MOST of us find ourselves searching for companionship at one time or another. We yearn for someone to understand us, to laugh with us, to cheer us on when times get rough. As we take a deeper look into this need to feel ``connected, we discover that man's unity with God is the true basis for satisfying human companionship.
A New Testament writer who understood that man can never be separated from God, divine Love, explained in Romans, ``I am persuaded, that neither death, nor life, nor angels, nor principalities, nor powers, nor things present, nor things to come, nor height, nor depth, nor any other creature, shall be able to separate us from the love of God, which is in Christ Jesus our Lord."
The Bible tells us that man is God's likeness. Man is the expression of God's infinite goodness, and God loves His creation. It is the mistaken view of man as a mortal cut off from God that causes loneliness and unhappiness. But God (not other people) provides us with all the appreciation, care, and respect that we need. Talk about a satisfying relationship!
But what if we feel that our daily lives don't include the warmth of ever-present Love? We don't have to go on living with this false sense of isolation. Christian Science teaches that divine Love is tangible to us right now. Since God is omnipresent, there can never be a moment when we are away from Him. Even when circumstances appear bleak, Christ is there to lift our thoughts out of confusion and sorrow. Christ--God's message, assuring us of His presence and love--is there to comfort, inspire, and hea l us. Jesus taught and demonstrated this. We need only to grow in our understanding of God's love to see more of it in our lives.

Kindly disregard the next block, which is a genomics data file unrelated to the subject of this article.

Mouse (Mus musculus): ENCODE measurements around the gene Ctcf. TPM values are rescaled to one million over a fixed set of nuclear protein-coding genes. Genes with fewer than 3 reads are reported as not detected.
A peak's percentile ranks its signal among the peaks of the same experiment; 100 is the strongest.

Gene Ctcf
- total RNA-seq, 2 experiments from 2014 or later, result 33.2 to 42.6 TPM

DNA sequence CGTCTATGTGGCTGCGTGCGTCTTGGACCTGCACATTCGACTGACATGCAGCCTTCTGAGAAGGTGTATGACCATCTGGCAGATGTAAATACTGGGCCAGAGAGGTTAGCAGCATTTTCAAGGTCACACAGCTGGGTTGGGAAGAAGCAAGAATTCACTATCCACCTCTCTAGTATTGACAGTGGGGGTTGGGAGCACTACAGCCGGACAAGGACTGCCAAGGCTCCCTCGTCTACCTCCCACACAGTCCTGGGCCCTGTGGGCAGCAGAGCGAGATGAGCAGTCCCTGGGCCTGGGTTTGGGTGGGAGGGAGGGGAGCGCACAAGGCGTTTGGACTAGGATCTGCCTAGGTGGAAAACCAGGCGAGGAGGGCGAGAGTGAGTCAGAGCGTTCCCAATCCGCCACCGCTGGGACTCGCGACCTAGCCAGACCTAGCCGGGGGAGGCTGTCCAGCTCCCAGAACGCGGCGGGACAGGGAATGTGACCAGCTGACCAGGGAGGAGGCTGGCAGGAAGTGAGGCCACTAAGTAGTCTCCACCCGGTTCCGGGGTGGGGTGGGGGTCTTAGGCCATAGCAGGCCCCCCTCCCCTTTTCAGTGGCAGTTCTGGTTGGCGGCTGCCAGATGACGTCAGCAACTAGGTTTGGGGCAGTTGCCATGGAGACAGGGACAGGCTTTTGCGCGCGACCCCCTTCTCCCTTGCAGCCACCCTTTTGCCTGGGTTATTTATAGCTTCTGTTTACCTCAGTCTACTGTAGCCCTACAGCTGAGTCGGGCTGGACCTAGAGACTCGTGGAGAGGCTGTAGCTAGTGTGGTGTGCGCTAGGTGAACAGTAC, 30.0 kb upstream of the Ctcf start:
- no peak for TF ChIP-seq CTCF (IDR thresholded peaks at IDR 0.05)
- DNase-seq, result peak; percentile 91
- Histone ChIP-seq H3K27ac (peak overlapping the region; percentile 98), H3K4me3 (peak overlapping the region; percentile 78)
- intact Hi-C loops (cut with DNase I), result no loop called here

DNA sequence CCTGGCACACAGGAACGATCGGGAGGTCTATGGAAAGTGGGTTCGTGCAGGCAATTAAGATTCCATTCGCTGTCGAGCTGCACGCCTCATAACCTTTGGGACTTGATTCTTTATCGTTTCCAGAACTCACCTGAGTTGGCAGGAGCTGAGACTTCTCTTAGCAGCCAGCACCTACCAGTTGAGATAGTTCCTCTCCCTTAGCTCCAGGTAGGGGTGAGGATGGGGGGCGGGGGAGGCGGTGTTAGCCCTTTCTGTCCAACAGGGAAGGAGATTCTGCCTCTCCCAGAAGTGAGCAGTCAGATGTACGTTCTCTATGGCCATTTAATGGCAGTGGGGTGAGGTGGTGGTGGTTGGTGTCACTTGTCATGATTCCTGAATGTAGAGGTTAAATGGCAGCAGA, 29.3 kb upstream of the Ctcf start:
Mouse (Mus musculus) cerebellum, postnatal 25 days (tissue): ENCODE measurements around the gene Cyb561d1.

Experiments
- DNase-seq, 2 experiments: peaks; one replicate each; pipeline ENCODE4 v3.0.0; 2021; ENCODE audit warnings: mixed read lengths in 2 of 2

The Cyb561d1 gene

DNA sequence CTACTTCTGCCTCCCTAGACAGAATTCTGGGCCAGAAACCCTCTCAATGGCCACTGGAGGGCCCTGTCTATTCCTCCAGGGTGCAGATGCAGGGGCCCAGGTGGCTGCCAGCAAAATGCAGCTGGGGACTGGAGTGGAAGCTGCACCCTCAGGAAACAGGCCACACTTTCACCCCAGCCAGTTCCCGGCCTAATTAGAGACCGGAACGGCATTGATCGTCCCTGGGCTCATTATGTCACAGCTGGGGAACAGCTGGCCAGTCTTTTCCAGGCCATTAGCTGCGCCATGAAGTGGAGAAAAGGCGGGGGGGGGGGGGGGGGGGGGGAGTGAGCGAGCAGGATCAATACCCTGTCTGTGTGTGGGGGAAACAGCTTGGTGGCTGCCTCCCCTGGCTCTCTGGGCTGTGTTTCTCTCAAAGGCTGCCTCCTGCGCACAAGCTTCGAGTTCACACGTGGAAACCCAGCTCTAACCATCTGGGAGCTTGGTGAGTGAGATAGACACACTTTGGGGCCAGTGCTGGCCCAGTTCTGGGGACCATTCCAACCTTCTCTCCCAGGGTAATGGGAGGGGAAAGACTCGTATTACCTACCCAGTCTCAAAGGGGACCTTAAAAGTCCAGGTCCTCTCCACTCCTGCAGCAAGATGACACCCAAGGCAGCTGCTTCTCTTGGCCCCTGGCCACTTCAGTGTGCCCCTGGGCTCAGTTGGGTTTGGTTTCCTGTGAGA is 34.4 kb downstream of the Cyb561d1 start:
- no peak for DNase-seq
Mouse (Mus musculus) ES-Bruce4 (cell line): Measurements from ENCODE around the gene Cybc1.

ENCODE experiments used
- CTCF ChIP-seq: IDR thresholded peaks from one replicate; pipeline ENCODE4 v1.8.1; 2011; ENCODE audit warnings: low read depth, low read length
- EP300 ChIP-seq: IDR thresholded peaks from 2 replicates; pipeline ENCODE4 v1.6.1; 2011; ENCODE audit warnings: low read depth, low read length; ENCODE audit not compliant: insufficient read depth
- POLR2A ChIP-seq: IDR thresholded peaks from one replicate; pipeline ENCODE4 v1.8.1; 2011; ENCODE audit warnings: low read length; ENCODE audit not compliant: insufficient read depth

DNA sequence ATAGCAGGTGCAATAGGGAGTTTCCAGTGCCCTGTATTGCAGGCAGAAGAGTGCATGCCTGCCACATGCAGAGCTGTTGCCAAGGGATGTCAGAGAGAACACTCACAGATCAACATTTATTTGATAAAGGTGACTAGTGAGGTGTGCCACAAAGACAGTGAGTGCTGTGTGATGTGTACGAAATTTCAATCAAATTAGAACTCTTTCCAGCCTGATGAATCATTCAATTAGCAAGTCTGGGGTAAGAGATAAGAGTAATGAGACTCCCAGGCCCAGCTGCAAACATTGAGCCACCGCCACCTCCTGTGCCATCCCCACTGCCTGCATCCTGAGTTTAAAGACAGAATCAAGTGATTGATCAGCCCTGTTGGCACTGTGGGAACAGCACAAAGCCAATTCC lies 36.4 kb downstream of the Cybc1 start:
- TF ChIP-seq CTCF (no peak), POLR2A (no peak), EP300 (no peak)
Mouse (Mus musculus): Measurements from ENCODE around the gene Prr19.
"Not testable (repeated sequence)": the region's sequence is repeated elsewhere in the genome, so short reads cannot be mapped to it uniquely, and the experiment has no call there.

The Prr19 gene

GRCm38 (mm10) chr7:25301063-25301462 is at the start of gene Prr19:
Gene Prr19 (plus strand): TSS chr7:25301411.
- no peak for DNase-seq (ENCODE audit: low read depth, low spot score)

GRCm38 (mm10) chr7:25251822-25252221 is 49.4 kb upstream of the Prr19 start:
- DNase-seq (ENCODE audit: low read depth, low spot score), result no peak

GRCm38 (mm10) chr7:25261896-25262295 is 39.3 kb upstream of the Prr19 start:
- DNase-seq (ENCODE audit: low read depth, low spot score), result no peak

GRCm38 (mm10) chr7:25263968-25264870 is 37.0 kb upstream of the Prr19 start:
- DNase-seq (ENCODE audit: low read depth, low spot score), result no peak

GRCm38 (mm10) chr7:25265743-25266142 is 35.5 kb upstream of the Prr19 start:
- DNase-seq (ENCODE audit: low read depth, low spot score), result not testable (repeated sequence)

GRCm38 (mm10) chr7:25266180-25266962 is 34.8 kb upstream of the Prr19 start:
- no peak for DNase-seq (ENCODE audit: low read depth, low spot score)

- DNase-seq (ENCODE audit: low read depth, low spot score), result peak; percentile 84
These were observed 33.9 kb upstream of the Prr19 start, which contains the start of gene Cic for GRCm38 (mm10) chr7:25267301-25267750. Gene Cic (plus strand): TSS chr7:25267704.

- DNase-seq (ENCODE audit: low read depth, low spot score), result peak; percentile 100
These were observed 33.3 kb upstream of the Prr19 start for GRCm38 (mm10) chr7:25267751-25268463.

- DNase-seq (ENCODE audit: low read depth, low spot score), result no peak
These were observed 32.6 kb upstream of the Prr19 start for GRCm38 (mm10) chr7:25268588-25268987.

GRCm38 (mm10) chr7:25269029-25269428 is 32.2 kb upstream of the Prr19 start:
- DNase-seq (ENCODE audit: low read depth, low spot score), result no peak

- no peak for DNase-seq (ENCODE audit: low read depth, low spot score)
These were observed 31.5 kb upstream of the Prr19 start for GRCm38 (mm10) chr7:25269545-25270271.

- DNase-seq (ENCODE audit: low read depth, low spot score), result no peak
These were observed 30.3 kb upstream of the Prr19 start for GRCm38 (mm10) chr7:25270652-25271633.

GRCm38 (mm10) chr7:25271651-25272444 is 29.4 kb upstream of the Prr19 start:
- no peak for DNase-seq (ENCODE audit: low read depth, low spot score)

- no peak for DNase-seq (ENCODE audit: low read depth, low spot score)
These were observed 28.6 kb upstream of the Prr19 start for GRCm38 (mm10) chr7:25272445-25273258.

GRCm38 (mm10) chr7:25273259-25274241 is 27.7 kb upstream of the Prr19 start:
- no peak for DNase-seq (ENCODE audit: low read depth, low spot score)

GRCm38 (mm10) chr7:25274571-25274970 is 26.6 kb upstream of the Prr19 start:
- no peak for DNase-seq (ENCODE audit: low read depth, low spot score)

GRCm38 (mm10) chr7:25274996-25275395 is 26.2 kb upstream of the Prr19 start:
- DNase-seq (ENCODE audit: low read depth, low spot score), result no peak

As we feel closer to God, we will begin to feel more ``connected" with other people, too. We are all, in reality, the spiritual children of God, forever united in God's universal family. As we approach the issue of companionship from this standpoint, we find ourselves naturally appreciating and valuing the distinct individuality and spiritual goodness of others while at the same time discovering more of our own completeness and worth as God's idea. This spiritual understanding can help us discern and fol low God's guidance in working out relationship difficulties.
At one point I felt it was right to conclude a romantic relationship that had lasted for about three years. At first this wasn't easy. As I gained more trust in God's direction, however, the fear of being alone dissipated. I realized that as God's complete, spiritual idea, I possessed joy and security. I wasn't dependent on another person to provide me with these qualities. I knew that I couldn't be separated from God's love, which provided the true happiness in my life. Mary Baker Eddy, the Discoverer a nd Founder of Christian Science, states in her Message to The Mother Church for 1902, ``Happiness consists in being and in doing good; only what God gives, and what we give ourselves and others through His tenure, confers happiness: conscious worth satisfies the hungry heart, and nothing else can."
A few months later a relationship developed with someone else that led to a happy marriage. This experience illustrated to me that finding satisfying human companionship begins with understanding man's oneness with God. The recognition of our spiritual identity expands both our capacity to love and our opportunities to love. It enriches our relationships with others and inevitably results in a deeper feeling of contentment.